Endovascular Revascularization And Supervised Exercise for claudication - ERASE

Description:

The goal of the trial was to evaluate a strategy of endovascular revascularization plus supervised exercise training compared with supervised exercise training alone among patients with intermittent claudication.

Hypothesis:

Endovascular revascularization and supervised exercise training will improve maximum walking distance.

Study Design

  • Randomized
  • Parallel

Patient Populations:

  • Patients with intermittent claudication of at 3 months’ duration due to aortoiliac or femoropopliteal disease

    Number of enrollees: 212 patients
    Duration of follow-up: 12 months
    Mean patient age: 67 years
    Percentage female: 33%

Primary Endpoints:

  • Maximum walking distance on a graded treadmill test

Secondary Endpoints:

  • Pain-free walking distance
  • Ankle-brachial index at rest and after walking
  • Quality of life
  • Leg amputations and secondary interventions

Drug/Procedures Used:

Patients with intermittent claudication were randomized to endovascular revascularization plus supervised exercise training (n = 106) versus supervised exercise training alone (n = 106).

Principal Findings:

Overall, 212 patients were randomized. The mean age was 66 years, 33% were women, 92% were current/former smokers, 63% had hypertension, 26% had diabetes, and mean body mass index was 26 kg/m2.

Compared with supervised exercise training alone, the maximum walking distance was improved by combination with endovascular revascularization; 566 m at 1 month (p < 0.001 between groups), 409 m at 6 months (p < 0.001 between groups), and 282 m at 12 months (p = 0.001 between groups).

Compared with supervised exercise training alone, the pain-free walking distance was improved by combination with endovascular revascularization; 543 m at 1 month (p < 0.001 between groups), 529 m at 6 months (p < 0.001 between groups), and 408 m at 12 months (p < 0.001 between groups).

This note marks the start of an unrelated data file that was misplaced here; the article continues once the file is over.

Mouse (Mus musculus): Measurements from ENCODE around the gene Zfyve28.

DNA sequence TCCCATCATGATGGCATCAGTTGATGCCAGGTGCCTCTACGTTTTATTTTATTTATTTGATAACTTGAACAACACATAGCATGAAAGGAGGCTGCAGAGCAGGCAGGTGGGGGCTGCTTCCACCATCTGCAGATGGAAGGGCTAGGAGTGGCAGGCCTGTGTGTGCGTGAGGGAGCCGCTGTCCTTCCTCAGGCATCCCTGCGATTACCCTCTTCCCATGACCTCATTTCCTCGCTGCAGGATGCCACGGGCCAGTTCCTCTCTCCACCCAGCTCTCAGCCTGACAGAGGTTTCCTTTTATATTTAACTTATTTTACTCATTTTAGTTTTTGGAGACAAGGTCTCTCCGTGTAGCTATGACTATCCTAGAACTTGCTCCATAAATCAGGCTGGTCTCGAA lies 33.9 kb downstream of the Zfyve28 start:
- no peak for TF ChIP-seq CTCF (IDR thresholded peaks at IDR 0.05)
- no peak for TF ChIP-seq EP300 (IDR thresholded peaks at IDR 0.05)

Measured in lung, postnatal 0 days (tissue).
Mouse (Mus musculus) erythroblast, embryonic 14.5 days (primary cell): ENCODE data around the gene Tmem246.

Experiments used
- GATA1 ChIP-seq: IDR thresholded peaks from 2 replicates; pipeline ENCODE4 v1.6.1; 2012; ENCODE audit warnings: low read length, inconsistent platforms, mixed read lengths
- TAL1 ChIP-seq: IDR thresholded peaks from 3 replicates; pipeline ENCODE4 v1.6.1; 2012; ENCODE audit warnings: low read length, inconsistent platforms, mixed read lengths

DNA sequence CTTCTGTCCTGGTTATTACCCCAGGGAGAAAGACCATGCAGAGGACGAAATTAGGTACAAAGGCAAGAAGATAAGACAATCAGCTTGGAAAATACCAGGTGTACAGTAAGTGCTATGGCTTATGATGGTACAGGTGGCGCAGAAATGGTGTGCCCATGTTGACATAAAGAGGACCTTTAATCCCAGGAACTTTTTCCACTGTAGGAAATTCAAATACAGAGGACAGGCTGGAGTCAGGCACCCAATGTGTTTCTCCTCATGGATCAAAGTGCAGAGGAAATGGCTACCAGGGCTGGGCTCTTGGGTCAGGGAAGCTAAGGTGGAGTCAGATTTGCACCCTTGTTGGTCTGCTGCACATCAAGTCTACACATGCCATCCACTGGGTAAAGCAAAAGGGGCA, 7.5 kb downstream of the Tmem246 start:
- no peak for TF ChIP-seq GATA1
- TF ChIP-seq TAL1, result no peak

Endovascular revascularization plus supervised exercise training was also associated with improvements in quality of life compared with supervised exercise training alone.

Interpretation:

Among patients with intermittent claudication, endovascular revascularization plus supervised exercise training was associated with improvements in maximum walking distance, maximum pain-free walking distance, and quality of life. Endovascular revascularization versus exercise training resulted in an early improvement in maximum walking distance (i.e., at 1 month); however, this benefit, while still present, diminished later in follow-up (i.e., at 6 and 12 months).

References:

Presented by Dr. Farzin Fakhry at the American Heart Association Scientific Sessions, Dallas, TX, November 18, 2013.

Clinical Topics: Diabetes and Cardiometabolic Disease, Prevention, Vascular Medicine, Exercise, Hypertension

Keywords: Intermittent Claudication, Walking, Body Mass Index, Quality of Life, Exercise Therapy, Pain, Hypertension, Diabetes Mellitus


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